The Challenge Based Learning user guide is for everyone (students, teachers, parents, administrators, and community members) interested in building learning communities focused on identifying Challenges and implementing thoughtful and sustainable solutions.
Hands-on, creative, and design-centered learning are elements of “maker learning.” Maker learning, and its core values of agency, authenticity and, audience, is important to teachers, leaders, parents, and especially students. Learn more about Digital Promise’s Maker Learning Initiative.
We know that PBL can be a powerful tool to eliminate achievement gaps and help students of all backgrounds develop critical 21st-century learning skills that prepare them to thrive. But how do we ensure that PBL is accessible to all learners?
The PBL Quick Start Guide for Teachers is for educators interested in starting or continuing their journey to become more project-ready. Tips for using this guide: Determine a few goals from the Quick Start Guide that you want to work on; Make a plan for how you will work to accomplish your goals; Identify what evidence or artifacts you will collect to demonstrate you are progressing towards your PBL goals; and Share what you worked on or collected with your team or colleagues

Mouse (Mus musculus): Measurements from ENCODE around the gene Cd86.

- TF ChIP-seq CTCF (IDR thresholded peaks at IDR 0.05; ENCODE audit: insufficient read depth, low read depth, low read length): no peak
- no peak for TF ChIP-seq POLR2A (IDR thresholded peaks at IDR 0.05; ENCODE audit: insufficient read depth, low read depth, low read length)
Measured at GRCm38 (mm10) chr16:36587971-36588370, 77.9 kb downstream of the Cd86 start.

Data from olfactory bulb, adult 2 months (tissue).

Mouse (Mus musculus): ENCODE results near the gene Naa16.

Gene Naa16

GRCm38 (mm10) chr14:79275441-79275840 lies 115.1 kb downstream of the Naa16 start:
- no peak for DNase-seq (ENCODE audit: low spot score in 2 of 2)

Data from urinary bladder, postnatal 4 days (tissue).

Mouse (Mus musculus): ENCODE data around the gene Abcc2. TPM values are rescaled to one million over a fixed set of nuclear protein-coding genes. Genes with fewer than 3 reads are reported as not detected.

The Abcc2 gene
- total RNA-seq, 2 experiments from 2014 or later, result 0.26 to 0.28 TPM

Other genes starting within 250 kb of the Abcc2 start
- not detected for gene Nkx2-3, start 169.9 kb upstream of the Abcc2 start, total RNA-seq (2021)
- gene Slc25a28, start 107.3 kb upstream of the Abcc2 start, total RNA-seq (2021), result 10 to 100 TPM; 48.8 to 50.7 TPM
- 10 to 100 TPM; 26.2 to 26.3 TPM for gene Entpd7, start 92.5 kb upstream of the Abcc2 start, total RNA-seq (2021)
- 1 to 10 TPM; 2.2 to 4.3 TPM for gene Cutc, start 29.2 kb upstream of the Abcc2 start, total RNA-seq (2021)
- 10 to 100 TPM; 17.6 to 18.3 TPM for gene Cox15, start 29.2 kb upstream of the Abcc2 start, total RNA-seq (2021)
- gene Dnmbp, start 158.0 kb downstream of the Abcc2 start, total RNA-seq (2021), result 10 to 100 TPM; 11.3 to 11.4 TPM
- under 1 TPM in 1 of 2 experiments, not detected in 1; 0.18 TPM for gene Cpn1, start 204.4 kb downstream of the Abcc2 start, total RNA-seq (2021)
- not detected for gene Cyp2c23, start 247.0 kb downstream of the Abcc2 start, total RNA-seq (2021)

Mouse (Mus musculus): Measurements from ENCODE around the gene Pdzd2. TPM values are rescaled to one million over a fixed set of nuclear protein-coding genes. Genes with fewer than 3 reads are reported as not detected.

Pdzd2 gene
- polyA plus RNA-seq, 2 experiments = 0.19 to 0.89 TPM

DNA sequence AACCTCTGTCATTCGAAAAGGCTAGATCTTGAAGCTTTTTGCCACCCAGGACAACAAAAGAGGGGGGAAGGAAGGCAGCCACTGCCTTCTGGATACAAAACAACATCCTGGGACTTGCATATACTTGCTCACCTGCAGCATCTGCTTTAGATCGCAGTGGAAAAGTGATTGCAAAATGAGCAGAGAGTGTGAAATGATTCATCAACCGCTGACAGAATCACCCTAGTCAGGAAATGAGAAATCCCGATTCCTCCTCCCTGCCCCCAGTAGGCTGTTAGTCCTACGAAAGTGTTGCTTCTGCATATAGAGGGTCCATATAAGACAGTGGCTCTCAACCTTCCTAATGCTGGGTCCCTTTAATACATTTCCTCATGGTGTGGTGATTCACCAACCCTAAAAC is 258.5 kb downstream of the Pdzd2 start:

The Buck Institute for Education has assembled a wide array of PBL-related resources created by BIE and collected from fellow PBL travelers. The resources are organized into three broad categories: things to read, to watch, or to interact with.
In the paper, Preparing Students for a Project-Based World, released jointly by Getting Smart and Buck Institute for Education, we explore equity, economic realities, student engagement and instructional and school design in the preparation of all students for college, career and citizenship.
MindShift articles tagged Project Based Learning. Educators use Project Based Learning to allow students to make projects as they learn certain subjects. MindShift explores the future of learning in all its dimensions.
Researchers in Michigan showed that project-based learning in high-poverty communities can produce statistically significant gains in social studies and informational reading—see how they did it in this video.